The sock knitting is making progress all be it very slowly, but there has been lots of crocheting and sewing too.
I actually managed to turn my first heel last weekend without too many difficulties. I think that was mainly due to Christine Perry's excellent book Super Socks. She takes you through each step with clear pictures at every stage, whether you use a small circular needle, DPNs or a long circular needle. I am using a small circular needle and DPNs and just getting the hang of using the continental method of knitting with the yarn round the left hand. Don't look too closely as my tension leaves a little to be desired but there are no holes, just the odd wobbly stitch.
I love the way sock knitting is so transportable. It is small and light and would easily fit into a bag so great for taking round to my mother's house, waiting for physio appointments or trips to the hospital. The only problem is I use a small handbag, (it is so much easier to deal with when you use crutches) but it is not big enough to squeeze my knitting into.
I have taken it in a larger bag to appointments but the ball of wool has tried, with some success, to escape, which can be rather embarrassing. Scrabbling behind people's chairs in a waiting room tends to causes a bit of chaos, not to mention odd looks.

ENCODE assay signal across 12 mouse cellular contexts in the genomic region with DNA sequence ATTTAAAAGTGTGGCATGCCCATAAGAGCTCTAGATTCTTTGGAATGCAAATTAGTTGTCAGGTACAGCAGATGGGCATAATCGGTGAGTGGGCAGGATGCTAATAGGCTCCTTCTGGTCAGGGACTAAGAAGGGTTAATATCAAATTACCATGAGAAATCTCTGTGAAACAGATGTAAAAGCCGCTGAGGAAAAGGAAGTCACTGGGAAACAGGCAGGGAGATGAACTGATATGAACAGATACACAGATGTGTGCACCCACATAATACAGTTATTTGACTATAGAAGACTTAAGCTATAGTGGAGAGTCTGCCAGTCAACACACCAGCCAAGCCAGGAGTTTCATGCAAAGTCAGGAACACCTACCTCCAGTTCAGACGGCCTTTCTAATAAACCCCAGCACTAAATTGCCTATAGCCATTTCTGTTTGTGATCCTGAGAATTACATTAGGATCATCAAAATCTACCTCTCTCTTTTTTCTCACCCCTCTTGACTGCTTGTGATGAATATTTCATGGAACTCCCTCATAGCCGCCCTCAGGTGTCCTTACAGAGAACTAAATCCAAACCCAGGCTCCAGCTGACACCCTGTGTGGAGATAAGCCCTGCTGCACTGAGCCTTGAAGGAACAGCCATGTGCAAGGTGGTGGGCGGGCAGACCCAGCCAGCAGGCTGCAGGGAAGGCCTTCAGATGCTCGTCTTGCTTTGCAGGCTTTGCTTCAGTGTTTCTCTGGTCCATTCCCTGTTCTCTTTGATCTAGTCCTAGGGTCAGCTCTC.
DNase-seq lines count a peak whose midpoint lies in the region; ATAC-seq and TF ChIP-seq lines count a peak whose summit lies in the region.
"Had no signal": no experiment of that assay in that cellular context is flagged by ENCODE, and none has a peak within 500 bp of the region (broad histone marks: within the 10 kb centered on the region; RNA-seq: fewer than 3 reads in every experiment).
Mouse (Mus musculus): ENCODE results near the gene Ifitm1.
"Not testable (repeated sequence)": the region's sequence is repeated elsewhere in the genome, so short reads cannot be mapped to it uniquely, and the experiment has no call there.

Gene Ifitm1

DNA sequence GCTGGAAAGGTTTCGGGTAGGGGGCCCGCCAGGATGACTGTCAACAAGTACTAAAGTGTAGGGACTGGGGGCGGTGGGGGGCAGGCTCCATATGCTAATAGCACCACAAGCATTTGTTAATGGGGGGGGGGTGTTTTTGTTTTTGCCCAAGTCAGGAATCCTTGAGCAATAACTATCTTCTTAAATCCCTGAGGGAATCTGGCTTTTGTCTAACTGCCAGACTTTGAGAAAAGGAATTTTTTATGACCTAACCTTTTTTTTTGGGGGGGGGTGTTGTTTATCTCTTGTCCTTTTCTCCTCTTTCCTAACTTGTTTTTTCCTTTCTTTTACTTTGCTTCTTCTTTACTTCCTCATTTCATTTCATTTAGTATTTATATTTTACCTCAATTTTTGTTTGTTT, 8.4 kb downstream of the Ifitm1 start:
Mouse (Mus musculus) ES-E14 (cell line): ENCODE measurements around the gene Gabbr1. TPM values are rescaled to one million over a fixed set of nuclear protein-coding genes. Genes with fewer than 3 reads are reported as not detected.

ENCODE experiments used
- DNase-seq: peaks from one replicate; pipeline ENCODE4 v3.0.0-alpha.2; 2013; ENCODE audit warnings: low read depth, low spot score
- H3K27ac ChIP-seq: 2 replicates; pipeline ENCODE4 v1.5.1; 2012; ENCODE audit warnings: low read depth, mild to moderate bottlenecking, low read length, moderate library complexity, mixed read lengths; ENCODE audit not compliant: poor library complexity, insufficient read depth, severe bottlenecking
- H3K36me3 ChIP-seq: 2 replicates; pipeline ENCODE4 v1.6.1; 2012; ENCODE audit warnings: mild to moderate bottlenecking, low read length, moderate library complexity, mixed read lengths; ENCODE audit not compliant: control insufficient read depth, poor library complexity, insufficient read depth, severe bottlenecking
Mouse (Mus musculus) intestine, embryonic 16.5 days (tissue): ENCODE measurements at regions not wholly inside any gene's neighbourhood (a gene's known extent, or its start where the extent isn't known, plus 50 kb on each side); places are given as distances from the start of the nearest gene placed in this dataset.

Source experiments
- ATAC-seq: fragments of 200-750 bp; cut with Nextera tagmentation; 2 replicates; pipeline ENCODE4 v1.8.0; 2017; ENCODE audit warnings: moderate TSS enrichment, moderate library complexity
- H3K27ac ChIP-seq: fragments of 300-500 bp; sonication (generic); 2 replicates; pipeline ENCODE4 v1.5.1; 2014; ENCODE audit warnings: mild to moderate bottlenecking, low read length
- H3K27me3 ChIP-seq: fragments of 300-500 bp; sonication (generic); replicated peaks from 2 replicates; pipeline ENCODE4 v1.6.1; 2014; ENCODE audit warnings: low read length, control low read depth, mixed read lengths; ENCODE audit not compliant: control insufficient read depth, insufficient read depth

So there had to be a solution to this problem.
I enjoy making bags so why not a travel bag for sock knitting.
And here it is............
The pattern is a bit like origami with two squares of fabric. A few simple seams and a couple of folds and you have a draw-string bag with a pocket on each side. The contrasting fabric creates the interior of the side pockets, so there are no raw edges.
Plenty of room for the knitting............
................ and pockets for accessories such as stitch markers, and scissors.
It is big enough to keep the DPNs safe when they are not in use.
Everything is wrapped up neatly and ready for adventures.
Whilst working on the sock the ball of wool can sit inside the bag to stop it rolling around.
It is working well at home so I am looking forward to testing it out in the wider world.
It might lead to some sock knitting adventures!